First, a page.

Martin Luther University Halle-Wittenberg


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Oxidases and aconitases

in the phytopathogenic bacterium Xanthomonas campestris pv. vesicatoria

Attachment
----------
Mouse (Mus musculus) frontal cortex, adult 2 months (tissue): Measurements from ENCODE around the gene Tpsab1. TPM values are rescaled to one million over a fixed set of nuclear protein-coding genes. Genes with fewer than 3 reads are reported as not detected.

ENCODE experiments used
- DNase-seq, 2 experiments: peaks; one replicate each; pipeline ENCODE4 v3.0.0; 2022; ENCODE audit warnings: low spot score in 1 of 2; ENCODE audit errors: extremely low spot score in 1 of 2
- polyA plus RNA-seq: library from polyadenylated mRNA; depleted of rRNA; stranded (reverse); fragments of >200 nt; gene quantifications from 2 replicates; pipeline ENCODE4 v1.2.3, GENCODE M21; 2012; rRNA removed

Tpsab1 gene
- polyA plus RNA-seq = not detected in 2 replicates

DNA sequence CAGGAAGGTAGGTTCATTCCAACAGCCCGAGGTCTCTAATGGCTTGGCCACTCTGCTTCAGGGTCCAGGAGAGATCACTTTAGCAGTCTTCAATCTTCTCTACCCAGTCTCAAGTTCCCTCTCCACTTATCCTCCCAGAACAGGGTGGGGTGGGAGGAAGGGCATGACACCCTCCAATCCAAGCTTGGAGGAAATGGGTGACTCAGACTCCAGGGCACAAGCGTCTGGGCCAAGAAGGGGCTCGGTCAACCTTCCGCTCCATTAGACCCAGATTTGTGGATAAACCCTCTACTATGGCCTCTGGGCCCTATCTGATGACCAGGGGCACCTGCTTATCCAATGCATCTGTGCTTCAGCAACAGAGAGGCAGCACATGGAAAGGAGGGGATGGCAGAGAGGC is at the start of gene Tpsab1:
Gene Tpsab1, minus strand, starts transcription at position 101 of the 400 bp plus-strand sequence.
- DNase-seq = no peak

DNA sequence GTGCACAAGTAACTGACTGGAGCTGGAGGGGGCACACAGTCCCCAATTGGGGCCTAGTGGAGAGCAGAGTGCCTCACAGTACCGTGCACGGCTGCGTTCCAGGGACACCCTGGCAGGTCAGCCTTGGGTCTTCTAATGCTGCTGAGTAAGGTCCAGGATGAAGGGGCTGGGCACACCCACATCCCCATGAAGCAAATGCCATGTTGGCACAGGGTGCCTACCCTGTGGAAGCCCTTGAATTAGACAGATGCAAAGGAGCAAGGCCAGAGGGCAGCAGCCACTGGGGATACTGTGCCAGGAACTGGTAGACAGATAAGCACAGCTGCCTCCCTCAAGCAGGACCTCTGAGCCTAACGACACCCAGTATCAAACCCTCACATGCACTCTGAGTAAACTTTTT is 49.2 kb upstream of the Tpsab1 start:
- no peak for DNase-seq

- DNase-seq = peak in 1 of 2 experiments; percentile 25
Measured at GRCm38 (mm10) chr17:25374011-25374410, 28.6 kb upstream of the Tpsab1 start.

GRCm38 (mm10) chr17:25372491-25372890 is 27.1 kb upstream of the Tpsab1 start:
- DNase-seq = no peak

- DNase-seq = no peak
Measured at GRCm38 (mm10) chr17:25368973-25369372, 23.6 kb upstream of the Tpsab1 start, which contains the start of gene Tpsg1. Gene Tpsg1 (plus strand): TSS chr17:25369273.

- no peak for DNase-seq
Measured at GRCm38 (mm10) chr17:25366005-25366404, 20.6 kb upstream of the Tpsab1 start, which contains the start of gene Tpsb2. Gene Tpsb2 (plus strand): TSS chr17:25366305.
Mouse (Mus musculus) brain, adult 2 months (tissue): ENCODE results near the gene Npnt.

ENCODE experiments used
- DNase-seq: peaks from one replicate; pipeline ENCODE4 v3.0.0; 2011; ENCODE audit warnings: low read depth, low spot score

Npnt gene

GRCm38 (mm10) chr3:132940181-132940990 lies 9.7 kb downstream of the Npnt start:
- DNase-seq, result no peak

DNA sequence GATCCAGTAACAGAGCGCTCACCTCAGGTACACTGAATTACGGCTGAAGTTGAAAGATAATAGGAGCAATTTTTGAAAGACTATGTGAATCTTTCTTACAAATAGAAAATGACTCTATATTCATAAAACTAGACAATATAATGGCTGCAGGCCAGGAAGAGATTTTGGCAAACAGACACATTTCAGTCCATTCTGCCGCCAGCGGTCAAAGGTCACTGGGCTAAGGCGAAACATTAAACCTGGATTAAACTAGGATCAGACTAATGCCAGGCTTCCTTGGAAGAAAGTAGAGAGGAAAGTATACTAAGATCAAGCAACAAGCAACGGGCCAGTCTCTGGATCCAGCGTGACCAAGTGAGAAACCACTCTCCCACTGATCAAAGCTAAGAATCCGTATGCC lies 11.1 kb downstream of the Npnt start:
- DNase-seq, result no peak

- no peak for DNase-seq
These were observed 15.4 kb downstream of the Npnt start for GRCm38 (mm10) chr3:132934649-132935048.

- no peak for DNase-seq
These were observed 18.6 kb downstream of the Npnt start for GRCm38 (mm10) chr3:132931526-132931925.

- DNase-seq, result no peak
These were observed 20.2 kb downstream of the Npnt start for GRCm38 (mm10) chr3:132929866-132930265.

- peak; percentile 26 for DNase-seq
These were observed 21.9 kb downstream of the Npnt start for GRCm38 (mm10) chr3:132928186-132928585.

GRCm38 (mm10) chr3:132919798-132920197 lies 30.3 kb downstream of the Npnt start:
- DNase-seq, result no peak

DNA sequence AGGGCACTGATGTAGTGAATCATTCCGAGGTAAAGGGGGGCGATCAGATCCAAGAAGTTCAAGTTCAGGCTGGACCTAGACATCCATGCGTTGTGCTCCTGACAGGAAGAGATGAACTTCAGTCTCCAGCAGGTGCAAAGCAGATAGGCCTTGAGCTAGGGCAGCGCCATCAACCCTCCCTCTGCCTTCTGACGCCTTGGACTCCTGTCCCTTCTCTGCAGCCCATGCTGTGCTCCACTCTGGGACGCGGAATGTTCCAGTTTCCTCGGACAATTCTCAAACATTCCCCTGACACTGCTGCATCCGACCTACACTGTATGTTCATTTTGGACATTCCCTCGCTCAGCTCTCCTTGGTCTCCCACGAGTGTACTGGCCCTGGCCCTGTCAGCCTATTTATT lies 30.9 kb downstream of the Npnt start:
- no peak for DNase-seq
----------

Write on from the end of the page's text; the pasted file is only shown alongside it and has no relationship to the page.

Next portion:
Xanthomonas campestris pv. vesicatoria (Xcv) is an obligate aerobic bacterium that is the causal agent of bacterial spot disease on pepper and tomato plants. In order to become pathogenic, the bacterium must first and foremost be able to grow and survive in the plant apoplast, where it is naturally found. Therefore, we are interested in understanding how it achieves balanced growth in this compartment. The bacterium cannot grow in the absence of oxygen and therefore it synthesiszes an array of five different terminal oxidases, allowing it to survive under highly variable oxygen concentrations.  It also synthesizes three aconitases, which catalyze conversion of citrate to isocitrate in the TCA cycle. These aconitases are supplied with substrate via metabolism or through the action of two citrate transporters. Primarily we are interested in understanding the interplay between the different oxidases and how their synthesis affects each other in response to the prevailing oxygen levels. Similarly, we would like to understand how the function of the aconitases influences metabolism.  A common link between the oxidases and the aconitases is their requirement for iron and we are interested in determining how iron homeostasis is achieved and maintained in Xcv.